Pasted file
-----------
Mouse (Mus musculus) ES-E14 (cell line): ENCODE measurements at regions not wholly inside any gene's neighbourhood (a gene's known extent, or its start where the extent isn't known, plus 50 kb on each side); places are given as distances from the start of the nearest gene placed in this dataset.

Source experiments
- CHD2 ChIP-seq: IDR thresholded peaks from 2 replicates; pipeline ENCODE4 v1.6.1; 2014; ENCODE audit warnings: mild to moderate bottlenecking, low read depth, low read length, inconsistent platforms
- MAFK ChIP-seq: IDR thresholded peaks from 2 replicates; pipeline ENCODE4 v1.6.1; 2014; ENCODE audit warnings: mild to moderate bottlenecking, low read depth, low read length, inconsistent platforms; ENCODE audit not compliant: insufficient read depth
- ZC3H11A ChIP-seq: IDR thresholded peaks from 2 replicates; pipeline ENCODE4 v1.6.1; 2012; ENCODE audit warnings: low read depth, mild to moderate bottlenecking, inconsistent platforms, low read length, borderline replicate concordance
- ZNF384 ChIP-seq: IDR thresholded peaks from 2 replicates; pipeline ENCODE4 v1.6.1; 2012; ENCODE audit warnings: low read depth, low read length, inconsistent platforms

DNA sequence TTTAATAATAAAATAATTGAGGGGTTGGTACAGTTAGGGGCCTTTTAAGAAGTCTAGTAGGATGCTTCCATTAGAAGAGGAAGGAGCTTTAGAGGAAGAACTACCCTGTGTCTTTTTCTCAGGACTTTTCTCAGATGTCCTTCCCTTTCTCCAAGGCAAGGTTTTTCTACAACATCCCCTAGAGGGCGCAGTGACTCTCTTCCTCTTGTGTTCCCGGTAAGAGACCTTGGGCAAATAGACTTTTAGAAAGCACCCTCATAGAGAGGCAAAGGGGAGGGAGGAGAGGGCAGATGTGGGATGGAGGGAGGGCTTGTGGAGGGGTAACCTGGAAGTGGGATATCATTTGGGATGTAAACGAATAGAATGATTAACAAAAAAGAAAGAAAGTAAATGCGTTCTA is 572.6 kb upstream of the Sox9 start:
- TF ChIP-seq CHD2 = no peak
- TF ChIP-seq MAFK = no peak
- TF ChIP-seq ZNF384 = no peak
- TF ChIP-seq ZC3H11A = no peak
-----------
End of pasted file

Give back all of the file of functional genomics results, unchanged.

Mouse (Mus musculus) ES-E14 (cell line): ENCODE measurements at regions not wholly inside any gene's neighbourhood (a gene's known extent, or its start where the extent isn't known, plus 50 kb on each side); places are given as distances from the start of the nearest gene placed in this dataset.

Source experiments
- CHD2 ChIP-seq: IDR thresholded peaks from 2 replicates; pipeline ENCODE4 v1.6.1; 2014; ENCODE audit warnings: mild to moderate bottlenecking, low read depth, low read length, inconsistent platforms
- MAFK ChIP-seq: IDR thresholded peaks from 2 replicates; pipeline ENCODE4 v1.6.1; 2014; ENCODE audit warnings: mild to moderate bottlenecking, low read depth, low read length, inconsistent platforms; ENCODE audit not compliant: insufficient read depth
- ZC3H11A ChIP-seq: IDR thresholded peaks from 2 replicates; pipeline ENCODE4 v1.6.1; 2012; ENCODE audit warnings: low read depth, mild to moderate bottlenecking, inconsistent platforms, low read length, borderline replicate concordance
- ZNF384 ChIP-seq: IDR thresholded peaks from 2 replicates; pipeline ENCODE4 v1.6.1; 2012; ENCODE audit warnings: low read depth, low read length, inconsistent platforms

DNA sequence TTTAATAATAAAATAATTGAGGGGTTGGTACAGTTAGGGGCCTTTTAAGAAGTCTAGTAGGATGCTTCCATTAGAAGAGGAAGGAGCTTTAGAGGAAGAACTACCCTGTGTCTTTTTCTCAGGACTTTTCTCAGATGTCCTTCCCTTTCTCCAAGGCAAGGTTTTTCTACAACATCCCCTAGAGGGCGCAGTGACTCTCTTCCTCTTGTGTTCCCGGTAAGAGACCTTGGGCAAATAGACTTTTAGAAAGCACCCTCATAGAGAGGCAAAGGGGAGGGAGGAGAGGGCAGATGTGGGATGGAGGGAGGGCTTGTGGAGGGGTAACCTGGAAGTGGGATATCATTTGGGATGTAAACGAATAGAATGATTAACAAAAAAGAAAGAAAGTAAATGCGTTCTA is 572.6 kb upstream of the Sox9 start:
- TF ChIP-seq CHD2 = no peak
- TF ChIP-seq MAFK = no peak
- TF ChIP-seq ZNF384 = no peak
- TF ChIP-seq ZC3H11A = no peak